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‘The Contractor’ Film Review: Chris Pine Enters the Hired-Gun Gig Economy

Nihilistic take on the struggles of veterans falls short of effective storytelling

Cast out from professional employment, a reluctant but desperate man turns to a life of precarious gig work. Though this description could apply to many in the shifting job market over the past few years, it is the dangerous and bloody plight at the heart of Tarik Saleh’s new film “The Contractor.”

Part action flick, part suspenseful drama, “The Contractor” stars Chris Pine as James, an Army special forces sergeant wounded in action, who is functionally reliant on painkillers for his knee. A change in leadership sends James packing, honorably discharged but stripped of his benefits for his drug usage.

This leaves James in the same place as many of his fellow soldiers: in debt, desperate, drug-addicted, and unfit for civilian life. He ignores calls from utility companies, with his wife (Gillian Jacobs) and son (Sander Thomas) feeling the stress quickly folding in on their humble lives.

After the death of a friend, James reunites with Army buddy Mike (Ben Foster), who tries to recruit him into private work. It’s a cushy gig with a high paycheck and low risk. Mike has a nicer house, a bigger yard, more time to give to his family. What could go wrong? It’s a small thrill to see Pine and Foster reunite after their turn in “Hell or High Water,” and Saleh’s film is at its strongest when the two of them share the screen.

Mike takes James to meet Rusty (Kiefer Sutherland) and his small private army of contractors-for-hire. Rusty is out back gardening and tosses a homegrown plum to Mike upon the men arriving. If ever there was a greater tell of a character’s inherent evil, it’s a meticulous hobby that results in an artisanal product.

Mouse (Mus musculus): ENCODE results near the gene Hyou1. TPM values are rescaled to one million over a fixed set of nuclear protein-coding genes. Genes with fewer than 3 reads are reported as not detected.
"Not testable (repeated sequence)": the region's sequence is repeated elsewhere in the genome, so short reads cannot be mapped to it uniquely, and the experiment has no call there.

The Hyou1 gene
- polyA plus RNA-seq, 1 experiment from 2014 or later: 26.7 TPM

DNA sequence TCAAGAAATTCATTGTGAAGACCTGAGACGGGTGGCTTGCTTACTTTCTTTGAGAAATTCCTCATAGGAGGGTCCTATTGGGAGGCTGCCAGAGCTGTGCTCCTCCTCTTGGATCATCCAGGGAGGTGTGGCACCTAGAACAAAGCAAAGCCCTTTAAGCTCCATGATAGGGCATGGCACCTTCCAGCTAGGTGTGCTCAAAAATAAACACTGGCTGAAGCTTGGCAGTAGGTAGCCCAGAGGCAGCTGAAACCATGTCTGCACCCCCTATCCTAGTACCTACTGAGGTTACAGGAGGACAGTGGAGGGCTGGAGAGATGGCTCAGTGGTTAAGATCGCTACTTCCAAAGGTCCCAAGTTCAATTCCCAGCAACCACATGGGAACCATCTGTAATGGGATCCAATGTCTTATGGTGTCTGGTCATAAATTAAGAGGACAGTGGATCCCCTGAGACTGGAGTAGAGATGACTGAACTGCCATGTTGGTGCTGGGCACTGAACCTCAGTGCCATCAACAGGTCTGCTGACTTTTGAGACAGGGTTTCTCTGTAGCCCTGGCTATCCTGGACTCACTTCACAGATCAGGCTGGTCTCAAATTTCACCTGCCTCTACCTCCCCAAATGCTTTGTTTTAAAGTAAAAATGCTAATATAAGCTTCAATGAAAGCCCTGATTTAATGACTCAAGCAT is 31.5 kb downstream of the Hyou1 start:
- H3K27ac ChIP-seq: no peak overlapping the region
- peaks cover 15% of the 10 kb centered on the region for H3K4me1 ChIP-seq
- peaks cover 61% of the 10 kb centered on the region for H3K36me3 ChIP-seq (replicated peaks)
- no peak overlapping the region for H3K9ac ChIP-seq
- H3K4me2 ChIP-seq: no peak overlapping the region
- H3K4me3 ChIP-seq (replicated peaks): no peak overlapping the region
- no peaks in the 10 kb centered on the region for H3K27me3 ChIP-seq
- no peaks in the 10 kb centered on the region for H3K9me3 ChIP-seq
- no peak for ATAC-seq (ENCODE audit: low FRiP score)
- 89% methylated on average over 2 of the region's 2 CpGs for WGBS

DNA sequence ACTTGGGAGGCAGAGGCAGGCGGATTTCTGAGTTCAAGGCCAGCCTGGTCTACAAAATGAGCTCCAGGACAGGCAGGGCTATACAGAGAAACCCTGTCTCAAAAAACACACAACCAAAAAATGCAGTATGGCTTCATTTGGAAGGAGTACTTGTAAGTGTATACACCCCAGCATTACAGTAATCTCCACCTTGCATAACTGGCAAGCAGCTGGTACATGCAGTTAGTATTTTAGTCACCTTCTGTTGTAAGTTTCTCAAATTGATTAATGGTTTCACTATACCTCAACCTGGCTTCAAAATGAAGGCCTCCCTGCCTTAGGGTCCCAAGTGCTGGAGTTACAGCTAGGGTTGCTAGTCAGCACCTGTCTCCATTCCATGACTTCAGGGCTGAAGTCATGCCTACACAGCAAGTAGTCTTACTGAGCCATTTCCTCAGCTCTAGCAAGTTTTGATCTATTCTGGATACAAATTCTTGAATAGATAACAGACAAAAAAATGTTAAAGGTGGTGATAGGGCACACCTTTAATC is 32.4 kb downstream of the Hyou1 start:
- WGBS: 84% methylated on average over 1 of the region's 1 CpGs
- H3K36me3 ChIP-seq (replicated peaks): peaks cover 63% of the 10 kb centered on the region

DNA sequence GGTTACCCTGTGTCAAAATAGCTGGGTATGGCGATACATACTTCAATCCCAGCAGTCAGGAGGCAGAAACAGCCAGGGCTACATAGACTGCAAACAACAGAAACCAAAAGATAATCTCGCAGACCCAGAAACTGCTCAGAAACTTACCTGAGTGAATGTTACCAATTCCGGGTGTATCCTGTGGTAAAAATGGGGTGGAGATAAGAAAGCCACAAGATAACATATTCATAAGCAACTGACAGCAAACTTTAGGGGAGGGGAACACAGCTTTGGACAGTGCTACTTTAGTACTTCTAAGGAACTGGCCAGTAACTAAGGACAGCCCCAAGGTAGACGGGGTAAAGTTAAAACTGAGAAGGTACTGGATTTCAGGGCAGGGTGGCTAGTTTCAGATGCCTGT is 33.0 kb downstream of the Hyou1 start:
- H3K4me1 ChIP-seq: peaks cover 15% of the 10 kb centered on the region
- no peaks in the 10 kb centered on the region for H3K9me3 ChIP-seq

Sutherland is a welcome presence, absent from the big screen for a minute, and the second he appears, it’s clear he’s the character with the most going on beneath the surface. Rusty, like Mike, assures James the contract work is lucrative, easy, and quick — a two-week job in Berlin. The only downside is that James will miss his son’s birthday. A done deal, right?

Of course not, or else we would be without a story about the perils of freelance work, about bosses who are indifferent if not conniving, about a job gone wrong. The Berlin episode leaves James injured and on the run, wondering who, if anyone, has his back. The job, for the most part, thrives in vagaries — something about al-Qaeda, something about a virus. What this gig gone awry means for James is that he is forced, in leaving his child behind to do this work, to reckon with the harshness of his own father who abandoned their family growing up.

These weepy father issues (presented in short flashback) don’t do much to give “The Contractor” much weight, which is a shame, because there’s far more melancholy than there is dimly-lit action. There’s an overarching grimness to the whole affair, which is certainly the point of J.P. Davis’s script: No one can be trusted, no one has your best interest at heart, no one will let you move on with your life. As James is reminded in a safe house in Germany: “It’s much easier to kill than to survive.”

Pine, always a charismatic performance, has little to do here outside of whispering and shouting. James, understandably, has been stripped of any personality trait that would endear him to others. In giving himself over to his work, he’s a husk of what he once was, his love for his family a tether but not a visible one. Though the first act of “The Contractor” is its lengthiest, the lazy pace does nothing to enrich the lives of the characters who we know are at stake. The action that follows is quick and cramped; sequences that should feel heart-pounding are, instead, dark and erratic.

It’s easy to forget in the mess of the mission what the point of any of this is. One can argue that nihilism is, itself, the point being made here, that these veterans are screwed no matter what. The best hope for them is one where they’re no burden on their family, financially or otherwise. But that kind of reckoning is only to be found in the margins of “The Contractor”; the rest is percussively-scored chase sequences.

Perhaps it’s because of the presence of Sutherland, but “The Contractor” feels at times like one of the slower episodes of “24,” skirting the more action-packed sequences and instead leaning back on asides and intel-gathering. That’s not necessarily a bad thing, but it leaves “The Contractor” feeling incomplete.

“The Contractor” opens in US theaters and on demand April 1.

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